As this VCG settled down and relaxed with each other, I noticed a fresh capacity in their ability to listen. The edginess of tight deadlines and unfulfilled expectations was replaced by curiosity and patience. In under an hour, they transformed their space from a hectic, “I don’t want to be here”, time suck meeting, into a mutually constructed personal learning laboratory.

Suddenly, a comment surfaced about the lack of shared priorities and a tendency to look for quick fixes without doing enough research, and this elevated their attention. When everyone paused and nodded in agreement, I knew we needed to make hay while the sun was shining. For the next two hours, their level of collaboration was palpable.

During our wrap-up, I asked them why they were experiencing this and the newest group members said, “This is first space I’ve ever known where we could relax and focus without performance pressure.”

Attention is a condition of readiness that includes focus and receptivity. When each one of us is attentive and present in the group we can birth collaboration – and value creation always follows. Conversely, the pressure of hurriedness, tight deadlines and individual deliverables can kill collaboration. But when a magnetic topic materializes, everything can change!

It is a facilitator’s job to notice this shift and sponsor the group’s movement into deeper exploration. That member’s comment was the magnet and a hidden truth was now in plain sight.

This group longed for a noble set of priorities to collaborate around, something powerful enough to draw them together. The source of all teamwork is a common future and these talented people were ready. Are you? I’d love to know your thoughts. Jim@peer-place.com


Sustainable Competitive Advantage

After more than three decades of leading and helping leaders, I’ve concluded that the only sustainable competitive advantage a business has is its leadership team. Everything else gets commoditized by the market.

Unfortunately, most owners don’t see that. They tend to focus on their product or service, and don’t realize that it’s their leadership team that gives them their competitive advantage. Without this knowledge, owners can’t maximize this advantage or execute on it. But, what if they did have this insight? How would their businesses change?

I just returned from interviewing the general manager of a very interesting manufacturing company whose revenue had doubled in the past five years. As I reflected upon my meeting with him, I was struck by the quality of his personal characteristics. My initial impression of him was that he was incredibly thoughtful, patient, knowledgeable, and deep. Yet, as he talked about his business, something was missing.

When I asked him what about his company was really good, he quickly said, “Quality of product, and our people feel secure. They trust the ethics and character of who we are.”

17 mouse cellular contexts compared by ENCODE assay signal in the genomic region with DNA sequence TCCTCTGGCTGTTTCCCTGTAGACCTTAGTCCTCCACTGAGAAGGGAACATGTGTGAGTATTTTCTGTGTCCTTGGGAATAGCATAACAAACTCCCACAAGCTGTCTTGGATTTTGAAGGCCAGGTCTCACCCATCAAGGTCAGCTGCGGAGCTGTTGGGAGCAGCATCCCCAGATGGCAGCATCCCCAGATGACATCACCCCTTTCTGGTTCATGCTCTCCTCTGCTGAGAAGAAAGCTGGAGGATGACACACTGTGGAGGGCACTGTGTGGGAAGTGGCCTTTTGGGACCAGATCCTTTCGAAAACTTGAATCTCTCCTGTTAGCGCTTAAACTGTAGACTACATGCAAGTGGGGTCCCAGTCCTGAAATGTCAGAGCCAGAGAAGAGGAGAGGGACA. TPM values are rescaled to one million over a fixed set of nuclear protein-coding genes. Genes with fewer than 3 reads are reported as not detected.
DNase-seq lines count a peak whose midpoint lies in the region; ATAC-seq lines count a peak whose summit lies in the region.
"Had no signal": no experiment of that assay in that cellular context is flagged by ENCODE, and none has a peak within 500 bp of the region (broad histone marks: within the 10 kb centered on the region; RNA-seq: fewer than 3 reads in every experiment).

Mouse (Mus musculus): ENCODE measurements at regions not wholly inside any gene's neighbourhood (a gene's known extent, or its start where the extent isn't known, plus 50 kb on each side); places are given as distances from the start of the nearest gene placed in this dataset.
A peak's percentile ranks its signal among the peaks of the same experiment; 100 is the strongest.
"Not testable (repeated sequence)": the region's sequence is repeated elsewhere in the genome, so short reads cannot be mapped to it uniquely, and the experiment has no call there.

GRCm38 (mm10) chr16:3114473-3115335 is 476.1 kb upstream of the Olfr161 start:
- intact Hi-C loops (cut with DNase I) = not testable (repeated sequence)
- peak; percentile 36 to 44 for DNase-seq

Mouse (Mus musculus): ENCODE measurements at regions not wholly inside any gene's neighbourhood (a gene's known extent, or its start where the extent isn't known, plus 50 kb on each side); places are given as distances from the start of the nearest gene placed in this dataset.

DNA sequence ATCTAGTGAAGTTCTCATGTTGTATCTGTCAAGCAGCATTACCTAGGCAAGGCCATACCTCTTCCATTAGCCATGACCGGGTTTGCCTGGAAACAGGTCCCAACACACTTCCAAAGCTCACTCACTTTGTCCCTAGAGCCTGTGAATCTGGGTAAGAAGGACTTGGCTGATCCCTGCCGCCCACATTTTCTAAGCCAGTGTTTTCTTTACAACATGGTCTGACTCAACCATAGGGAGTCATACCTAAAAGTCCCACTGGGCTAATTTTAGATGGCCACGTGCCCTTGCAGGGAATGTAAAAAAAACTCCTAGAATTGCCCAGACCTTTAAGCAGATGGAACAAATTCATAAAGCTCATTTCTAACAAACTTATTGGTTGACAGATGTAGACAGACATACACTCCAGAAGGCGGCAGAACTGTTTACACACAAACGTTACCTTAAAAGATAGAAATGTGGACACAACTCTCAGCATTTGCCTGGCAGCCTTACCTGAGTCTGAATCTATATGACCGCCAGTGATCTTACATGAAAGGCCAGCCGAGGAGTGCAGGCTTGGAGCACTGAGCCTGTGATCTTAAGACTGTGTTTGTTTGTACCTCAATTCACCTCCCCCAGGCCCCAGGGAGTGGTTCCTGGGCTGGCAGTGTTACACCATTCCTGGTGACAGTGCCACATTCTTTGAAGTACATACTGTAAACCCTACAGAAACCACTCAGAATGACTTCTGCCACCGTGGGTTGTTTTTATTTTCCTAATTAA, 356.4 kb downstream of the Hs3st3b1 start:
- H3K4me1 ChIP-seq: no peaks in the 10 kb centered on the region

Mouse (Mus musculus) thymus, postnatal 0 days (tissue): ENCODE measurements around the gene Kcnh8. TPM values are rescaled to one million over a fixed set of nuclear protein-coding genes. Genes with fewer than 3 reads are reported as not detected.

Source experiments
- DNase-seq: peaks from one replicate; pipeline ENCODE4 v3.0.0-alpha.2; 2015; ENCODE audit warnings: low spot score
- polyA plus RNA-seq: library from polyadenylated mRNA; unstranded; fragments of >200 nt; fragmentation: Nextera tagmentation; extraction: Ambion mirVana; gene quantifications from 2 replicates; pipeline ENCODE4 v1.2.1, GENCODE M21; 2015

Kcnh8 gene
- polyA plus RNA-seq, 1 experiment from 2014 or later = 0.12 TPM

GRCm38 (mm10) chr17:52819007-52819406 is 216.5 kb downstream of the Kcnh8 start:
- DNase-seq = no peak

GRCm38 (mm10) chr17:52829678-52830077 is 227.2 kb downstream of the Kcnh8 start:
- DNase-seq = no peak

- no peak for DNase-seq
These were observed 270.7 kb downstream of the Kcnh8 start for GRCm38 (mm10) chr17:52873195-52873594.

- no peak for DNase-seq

However, what he didn’t say spoke volumes. When I asked him why he didn’t mention his leadership team, he became both thoughtful and curious. He opened his mind and his heart, and a wonderful conversation ignited.

When I asked how his business would change if his entire leadership team was outstanding, he thought for a moment and said, “everything would change.”

When a team embraces a vision for being great, they launch into uncharted waters. Every team member is both hopeful and doubtful. They have experienced other initiatives that, for a variety of reasons, have started and failed and were forgotten. In the back of their minds, they believe that this latest proposal also not be followed through on. In the world of leadership psychology, we would say “their current mental model isn’t serving them.”

Additionally, most owners launch initiatives and then wrongly believe that progress occurs in a linear progression: We start at point A and end at point Z with a discrete, predictable number of steps, each leading higher. This mental model is inaccurate, and approaching initiatives that way can be downright unproductive.

Rather, all great things go move forward in fits and starts – you know, three steps forward and two steps back.

The road to success is often more like a spiral than a straight line. Over time, the peaks are higher, and the valleys less low. This is how progress is really achieved. Owners who learn to endure through both peaks and valleys are those who who build lasting businesses — and legacies.

At the end of the day, companies that propel forward with great leadership are sustainable, and those that don’t are temporary. That’s just how it is. Hopefully, my new friend will maximize the potential of his management team and lead them to new levels of success.

Jim Moats – PeerPlace, Inc.